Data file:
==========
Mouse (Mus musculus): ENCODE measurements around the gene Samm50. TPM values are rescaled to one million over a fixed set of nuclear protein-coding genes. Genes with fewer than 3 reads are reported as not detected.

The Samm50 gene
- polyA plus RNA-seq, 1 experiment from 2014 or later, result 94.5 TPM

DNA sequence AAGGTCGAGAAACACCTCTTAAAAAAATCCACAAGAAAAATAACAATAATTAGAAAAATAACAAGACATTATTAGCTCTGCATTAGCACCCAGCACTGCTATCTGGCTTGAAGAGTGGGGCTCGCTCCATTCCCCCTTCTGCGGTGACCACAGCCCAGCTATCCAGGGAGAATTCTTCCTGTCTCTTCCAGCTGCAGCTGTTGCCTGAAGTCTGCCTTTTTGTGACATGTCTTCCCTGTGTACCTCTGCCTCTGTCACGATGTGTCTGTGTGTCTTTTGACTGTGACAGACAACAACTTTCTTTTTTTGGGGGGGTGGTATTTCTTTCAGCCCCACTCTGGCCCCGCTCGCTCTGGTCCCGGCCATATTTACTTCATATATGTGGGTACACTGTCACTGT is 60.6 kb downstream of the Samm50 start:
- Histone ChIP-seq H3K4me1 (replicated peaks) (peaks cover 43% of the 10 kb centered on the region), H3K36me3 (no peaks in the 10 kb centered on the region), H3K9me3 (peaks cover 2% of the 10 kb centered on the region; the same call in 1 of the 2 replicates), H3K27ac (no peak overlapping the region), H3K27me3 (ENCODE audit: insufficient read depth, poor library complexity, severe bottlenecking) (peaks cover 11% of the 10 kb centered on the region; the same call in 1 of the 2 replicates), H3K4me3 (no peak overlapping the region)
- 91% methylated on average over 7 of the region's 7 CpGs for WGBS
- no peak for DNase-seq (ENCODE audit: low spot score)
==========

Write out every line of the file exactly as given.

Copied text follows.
Mouse (Mus musculus): ENCODE measurements around the gene Samm50. TPM values are rescaled to one million over a fixed set of nuclear protein-coding genes. Genes with fewer than 3 reads are reported as not detected.

The Samm50 gene
- polyA plus RNA-seq, 1 experiment from 2014 or later, result 94.5 TPM

DNA sequence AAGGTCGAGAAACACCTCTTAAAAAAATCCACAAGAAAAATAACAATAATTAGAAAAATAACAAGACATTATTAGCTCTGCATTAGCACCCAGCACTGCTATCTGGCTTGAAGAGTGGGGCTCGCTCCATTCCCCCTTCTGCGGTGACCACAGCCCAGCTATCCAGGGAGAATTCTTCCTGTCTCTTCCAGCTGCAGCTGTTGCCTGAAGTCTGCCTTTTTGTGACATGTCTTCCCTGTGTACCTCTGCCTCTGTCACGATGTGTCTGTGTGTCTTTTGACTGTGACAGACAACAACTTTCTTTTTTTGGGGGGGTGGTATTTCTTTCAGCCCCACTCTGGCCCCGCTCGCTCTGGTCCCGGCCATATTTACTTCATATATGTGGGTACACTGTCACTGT is 60.6 kb downstream of the Samm50 start:
- Histone ChIP-seq H3K4me1 (replicated peaks) (peaks cover 43% of the 10 kb centered on the region), H3K36me3 (no peaks in the 10 kb centered on the region), H3K9me3 (peaks cover 2% of the 10 kb centered on the region; the same call in 1 of the 2 replicates), H3K27ac (no peak overlapping the region), H3K27me3 (ENCODE audit: insufficient read depth, poor library complexity, severe bottlenecking) (peaks cover 11% of the 10 kb centered on the region; the same call in 1 of the 2 replicates), H3K4me3 (no peak overlapping the region)
- 91% methylated on average over 7 of the region's 7 CpGs for WGBS
- no peak for DNase-seq (ENCODE audit: low spot score)